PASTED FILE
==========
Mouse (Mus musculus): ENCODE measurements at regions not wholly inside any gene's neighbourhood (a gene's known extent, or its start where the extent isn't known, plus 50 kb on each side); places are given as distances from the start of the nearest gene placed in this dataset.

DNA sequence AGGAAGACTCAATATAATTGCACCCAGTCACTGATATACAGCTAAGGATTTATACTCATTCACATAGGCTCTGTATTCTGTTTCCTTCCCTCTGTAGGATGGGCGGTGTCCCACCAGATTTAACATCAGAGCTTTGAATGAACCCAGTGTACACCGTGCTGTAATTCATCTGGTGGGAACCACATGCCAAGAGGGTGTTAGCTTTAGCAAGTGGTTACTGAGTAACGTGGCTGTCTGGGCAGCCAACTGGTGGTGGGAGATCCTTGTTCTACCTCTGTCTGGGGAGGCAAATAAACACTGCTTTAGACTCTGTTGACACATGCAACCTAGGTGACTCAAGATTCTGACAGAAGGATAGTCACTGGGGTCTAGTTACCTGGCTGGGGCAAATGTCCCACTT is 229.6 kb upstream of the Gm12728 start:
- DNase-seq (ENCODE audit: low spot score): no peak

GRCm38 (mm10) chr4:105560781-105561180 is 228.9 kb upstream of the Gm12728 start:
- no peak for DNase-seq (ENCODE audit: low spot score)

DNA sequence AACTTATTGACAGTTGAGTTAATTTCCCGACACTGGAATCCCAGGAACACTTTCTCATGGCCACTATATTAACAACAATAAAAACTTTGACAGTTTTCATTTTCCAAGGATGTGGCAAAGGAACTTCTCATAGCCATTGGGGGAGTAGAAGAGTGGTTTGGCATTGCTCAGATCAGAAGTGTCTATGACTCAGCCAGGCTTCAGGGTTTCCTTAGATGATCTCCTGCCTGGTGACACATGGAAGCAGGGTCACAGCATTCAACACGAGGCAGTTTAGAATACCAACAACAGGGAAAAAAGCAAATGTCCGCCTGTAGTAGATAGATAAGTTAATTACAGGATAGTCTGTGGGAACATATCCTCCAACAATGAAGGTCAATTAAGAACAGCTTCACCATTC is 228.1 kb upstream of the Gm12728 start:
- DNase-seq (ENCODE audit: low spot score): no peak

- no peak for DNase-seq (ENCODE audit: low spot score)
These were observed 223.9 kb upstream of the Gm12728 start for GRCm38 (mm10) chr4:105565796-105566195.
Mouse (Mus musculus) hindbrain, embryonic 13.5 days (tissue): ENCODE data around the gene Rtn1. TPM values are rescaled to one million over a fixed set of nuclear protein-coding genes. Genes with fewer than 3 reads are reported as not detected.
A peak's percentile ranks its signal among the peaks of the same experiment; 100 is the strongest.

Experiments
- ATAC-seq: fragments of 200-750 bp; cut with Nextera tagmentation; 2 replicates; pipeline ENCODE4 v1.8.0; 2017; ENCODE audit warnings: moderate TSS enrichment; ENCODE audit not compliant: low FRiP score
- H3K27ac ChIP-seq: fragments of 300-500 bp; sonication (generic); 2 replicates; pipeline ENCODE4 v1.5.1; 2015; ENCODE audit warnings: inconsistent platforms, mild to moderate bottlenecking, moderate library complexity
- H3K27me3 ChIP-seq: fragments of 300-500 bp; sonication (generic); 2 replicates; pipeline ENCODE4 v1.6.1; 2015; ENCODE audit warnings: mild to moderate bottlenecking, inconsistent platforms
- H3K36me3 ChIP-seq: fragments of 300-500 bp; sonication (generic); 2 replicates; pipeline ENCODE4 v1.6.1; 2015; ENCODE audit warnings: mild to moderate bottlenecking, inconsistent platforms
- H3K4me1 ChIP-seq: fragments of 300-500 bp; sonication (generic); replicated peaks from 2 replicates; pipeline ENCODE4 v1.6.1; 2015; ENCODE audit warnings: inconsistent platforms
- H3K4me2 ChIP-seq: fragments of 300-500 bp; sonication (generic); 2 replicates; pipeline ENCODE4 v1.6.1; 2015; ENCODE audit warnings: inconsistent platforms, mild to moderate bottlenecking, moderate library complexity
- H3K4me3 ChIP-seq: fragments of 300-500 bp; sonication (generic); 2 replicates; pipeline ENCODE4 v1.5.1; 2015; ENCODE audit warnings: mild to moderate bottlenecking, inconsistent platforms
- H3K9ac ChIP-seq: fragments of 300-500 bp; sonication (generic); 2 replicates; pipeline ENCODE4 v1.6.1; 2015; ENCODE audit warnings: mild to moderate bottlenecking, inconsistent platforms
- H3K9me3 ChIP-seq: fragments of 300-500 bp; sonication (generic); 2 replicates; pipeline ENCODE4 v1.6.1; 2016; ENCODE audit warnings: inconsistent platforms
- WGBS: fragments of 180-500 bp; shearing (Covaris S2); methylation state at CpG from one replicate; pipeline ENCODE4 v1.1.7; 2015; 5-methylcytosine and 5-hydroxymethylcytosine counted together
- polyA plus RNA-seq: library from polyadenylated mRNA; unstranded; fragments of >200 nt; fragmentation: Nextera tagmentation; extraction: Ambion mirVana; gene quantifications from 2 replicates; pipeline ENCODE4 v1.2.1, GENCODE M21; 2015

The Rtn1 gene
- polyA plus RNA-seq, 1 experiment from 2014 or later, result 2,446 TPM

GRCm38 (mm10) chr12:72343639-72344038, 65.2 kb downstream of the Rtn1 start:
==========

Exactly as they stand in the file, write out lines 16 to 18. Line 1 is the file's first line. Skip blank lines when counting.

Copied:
- H3K36me3 ChIP-seq: fragments of 300-500 bp; sonication (generic); 2 replicates; pipeline ENCODE4 v1.6.1; 2015; ENCODE audit warnings: mild to moderate bottlenecking, inconsistent platforms
- H3K4me1 ChIP-seq: fragments of 300-500 bp; sonication (generic); replicated peaks from 2 replicates; pipeline ENCODE4 v1.6.1; 2015; ENCODE audit warnings: inconsistent platforms
- H3K4me2 ChIP-seq: fragments of 300-500 bp; sonication (generic); 2 replicates; pipeline ENCODE4 v1.6.1; 2015; ENCODE audit warnings: inconsistent platforms, mild to moderate bottlenecking, moderate library complexity